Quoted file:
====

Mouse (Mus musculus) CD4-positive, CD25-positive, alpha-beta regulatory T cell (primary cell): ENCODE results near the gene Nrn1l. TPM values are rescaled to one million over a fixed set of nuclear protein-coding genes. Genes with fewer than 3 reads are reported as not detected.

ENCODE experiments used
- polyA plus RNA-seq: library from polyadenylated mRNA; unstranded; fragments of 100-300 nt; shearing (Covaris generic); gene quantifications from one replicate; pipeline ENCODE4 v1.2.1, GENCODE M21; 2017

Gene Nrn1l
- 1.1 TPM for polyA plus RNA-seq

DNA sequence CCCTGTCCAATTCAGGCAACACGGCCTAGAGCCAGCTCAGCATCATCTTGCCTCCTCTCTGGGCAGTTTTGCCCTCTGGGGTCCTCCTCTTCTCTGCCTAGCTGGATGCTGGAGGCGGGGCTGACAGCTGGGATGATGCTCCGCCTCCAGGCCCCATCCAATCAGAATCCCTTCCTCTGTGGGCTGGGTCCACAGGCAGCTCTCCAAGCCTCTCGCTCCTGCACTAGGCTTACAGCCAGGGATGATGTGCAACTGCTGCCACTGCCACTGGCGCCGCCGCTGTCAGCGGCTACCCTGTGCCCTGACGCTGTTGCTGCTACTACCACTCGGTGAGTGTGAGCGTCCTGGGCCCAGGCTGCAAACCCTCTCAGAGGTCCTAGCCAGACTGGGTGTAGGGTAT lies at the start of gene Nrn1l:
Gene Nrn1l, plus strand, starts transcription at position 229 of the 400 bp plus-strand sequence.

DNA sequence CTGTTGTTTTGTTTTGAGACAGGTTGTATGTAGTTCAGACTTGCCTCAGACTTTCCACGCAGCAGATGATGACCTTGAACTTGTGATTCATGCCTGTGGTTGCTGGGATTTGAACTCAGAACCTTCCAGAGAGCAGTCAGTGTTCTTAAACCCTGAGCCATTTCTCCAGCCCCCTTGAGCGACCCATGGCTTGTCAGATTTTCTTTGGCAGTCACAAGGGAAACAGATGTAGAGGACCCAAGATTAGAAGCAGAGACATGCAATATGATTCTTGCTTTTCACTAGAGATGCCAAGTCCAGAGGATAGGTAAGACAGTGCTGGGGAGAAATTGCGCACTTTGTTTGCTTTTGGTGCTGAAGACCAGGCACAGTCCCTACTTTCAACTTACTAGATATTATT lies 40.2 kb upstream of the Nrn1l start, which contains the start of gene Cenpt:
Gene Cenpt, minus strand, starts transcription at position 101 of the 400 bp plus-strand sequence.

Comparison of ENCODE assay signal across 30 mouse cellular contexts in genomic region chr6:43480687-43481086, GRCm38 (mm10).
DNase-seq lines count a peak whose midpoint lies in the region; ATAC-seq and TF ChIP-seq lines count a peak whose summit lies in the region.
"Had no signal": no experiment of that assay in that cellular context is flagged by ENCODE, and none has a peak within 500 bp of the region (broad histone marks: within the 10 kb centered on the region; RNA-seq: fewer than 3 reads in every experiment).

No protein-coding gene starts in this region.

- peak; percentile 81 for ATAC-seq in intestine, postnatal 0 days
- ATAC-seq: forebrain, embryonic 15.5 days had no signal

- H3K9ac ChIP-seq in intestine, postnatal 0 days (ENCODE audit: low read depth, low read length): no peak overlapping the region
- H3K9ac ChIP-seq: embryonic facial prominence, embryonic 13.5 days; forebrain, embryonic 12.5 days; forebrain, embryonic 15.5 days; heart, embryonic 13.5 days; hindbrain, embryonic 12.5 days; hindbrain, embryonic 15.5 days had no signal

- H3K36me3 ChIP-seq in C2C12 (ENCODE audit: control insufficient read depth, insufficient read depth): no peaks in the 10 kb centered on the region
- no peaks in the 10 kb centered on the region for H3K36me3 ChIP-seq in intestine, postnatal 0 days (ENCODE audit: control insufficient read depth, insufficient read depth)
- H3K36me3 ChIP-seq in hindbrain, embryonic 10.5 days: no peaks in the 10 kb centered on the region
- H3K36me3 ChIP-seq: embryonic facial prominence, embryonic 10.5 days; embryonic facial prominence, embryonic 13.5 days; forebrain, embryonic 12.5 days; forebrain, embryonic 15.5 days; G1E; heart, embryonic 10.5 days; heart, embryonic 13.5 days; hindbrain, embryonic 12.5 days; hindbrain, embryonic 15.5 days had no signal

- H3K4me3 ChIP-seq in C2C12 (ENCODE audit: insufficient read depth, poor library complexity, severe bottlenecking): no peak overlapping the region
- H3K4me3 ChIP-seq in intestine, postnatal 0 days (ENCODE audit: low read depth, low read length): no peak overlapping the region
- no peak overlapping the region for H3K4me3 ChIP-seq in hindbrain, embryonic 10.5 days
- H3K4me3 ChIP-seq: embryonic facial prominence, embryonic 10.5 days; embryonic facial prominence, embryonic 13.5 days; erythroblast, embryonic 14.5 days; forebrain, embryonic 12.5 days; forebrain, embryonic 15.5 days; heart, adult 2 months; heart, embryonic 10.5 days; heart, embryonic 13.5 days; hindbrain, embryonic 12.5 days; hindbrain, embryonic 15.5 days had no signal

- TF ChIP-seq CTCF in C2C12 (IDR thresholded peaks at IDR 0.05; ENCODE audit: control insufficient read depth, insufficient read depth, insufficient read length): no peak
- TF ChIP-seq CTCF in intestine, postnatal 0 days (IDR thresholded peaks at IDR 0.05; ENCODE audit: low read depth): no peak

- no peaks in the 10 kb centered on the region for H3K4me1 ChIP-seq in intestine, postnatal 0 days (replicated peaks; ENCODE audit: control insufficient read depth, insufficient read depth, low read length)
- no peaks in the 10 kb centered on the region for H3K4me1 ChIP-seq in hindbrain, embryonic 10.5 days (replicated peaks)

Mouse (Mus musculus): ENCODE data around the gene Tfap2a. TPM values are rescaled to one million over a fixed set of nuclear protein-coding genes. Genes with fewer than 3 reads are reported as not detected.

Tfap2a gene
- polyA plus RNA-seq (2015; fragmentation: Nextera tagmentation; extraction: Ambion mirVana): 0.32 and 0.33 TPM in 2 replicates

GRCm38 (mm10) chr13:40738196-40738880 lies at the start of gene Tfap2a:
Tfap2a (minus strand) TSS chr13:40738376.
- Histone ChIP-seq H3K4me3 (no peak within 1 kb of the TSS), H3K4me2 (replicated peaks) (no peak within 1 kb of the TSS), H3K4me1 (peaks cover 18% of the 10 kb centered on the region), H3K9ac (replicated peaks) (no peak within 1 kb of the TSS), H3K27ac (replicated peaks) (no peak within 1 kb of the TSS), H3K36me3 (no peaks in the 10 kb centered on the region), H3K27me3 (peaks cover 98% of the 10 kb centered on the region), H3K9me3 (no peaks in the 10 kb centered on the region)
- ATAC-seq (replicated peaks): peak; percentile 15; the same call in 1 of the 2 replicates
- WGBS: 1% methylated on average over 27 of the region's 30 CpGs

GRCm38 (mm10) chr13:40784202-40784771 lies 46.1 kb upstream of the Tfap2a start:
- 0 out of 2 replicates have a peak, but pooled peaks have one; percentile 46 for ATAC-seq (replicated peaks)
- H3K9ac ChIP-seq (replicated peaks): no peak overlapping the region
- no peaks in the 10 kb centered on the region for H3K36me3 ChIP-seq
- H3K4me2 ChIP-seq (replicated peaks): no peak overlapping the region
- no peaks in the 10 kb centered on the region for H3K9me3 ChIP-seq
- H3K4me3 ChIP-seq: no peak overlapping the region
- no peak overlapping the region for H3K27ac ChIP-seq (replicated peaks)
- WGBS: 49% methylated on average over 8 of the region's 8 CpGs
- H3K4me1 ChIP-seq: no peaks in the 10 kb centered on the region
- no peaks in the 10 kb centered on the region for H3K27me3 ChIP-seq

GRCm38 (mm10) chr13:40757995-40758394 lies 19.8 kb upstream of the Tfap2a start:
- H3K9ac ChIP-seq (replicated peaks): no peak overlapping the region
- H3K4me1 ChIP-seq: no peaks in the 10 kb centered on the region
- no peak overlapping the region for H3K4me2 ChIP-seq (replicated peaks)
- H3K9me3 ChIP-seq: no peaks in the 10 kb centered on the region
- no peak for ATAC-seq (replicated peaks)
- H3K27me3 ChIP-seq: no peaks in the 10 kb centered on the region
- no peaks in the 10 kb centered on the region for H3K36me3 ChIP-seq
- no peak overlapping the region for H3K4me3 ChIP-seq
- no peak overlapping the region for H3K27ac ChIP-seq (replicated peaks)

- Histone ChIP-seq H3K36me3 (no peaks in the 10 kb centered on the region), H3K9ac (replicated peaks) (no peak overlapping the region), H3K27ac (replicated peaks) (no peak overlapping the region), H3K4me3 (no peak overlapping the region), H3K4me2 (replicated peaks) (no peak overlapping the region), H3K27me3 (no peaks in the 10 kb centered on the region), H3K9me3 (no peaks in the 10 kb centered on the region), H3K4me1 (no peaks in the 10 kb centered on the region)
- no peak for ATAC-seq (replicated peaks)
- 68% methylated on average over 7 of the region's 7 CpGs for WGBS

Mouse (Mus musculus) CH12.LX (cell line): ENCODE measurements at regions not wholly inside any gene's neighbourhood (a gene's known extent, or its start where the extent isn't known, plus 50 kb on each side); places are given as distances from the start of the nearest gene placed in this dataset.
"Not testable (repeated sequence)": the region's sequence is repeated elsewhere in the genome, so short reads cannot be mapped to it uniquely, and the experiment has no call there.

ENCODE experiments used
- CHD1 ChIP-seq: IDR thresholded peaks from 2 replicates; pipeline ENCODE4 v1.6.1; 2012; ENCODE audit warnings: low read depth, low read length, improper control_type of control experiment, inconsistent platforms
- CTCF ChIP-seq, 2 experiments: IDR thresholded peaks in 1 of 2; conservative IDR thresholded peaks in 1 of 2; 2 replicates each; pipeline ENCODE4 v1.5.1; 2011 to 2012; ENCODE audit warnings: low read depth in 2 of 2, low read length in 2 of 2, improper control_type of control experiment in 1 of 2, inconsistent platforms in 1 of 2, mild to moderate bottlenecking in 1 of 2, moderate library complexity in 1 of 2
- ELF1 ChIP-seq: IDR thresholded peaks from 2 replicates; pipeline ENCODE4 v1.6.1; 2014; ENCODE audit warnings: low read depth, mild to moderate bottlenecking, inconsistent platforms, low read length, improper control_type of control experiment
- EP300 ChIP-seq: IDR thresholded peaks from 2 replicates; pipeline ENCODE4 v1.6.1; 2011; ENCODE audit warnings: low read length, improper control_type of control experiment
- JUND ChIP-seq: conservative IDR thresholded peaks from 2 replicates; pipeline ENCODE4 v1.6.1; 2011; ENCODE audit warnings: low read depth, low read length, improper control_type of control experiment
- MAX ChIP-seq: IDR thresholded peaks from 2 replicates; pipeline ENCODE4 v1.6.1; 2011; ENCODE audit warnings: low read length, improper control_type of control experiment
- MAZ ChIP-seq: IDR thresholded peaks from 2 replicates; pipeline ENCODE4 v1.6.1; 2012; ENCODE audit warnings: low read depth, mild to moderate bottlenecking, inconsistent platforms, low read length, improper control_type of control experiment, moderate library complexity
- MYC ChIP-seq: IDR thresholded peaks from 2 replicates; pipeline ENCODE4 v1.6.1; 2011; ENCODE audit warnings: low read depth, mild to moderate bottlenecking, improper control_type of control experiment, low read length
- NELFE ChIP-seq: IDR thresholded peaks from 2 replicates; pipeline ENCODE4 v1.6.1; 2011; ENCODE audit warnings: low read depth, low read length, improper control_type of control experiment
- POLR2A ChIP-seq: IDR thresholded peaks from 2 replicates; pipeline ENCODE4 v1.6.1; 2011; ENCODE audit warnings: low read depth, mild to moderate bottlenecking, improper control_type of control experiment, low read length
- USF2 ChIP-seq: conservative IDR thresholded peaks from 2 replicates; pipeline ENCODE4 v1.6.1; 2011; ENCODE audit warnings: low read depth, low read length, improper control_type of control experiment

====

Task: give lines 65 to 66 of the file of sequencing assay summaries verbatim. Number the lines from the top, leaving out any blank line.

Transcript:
- CHD1 ChIP-seq: IDR thresholded peaks from 2 replicates; pipeline ENCODE4 v1.6.1; 2012; ENCODE audit warnings: low read depth, low read length, improper control_type of control experiment, inconsistent platforms
- CTCF ChIP-seq, 2 experiments: IDR thresholded peaks in 1 of 2; conservative IDR thresholded peaks in 1 of 2; 2 replicates each; pipeline ENCODE4 v1.5.1; 2011 to 2012; ENCODE audit warnings: low read depth in 2 of 2, low read length in 2 of 2, improper control_type of control experiment in 1 of 2, inconsistent platforms in 1 of 2, mild to moderate bottlenecking in 1 of 2, moderate library complexity in 1 of 2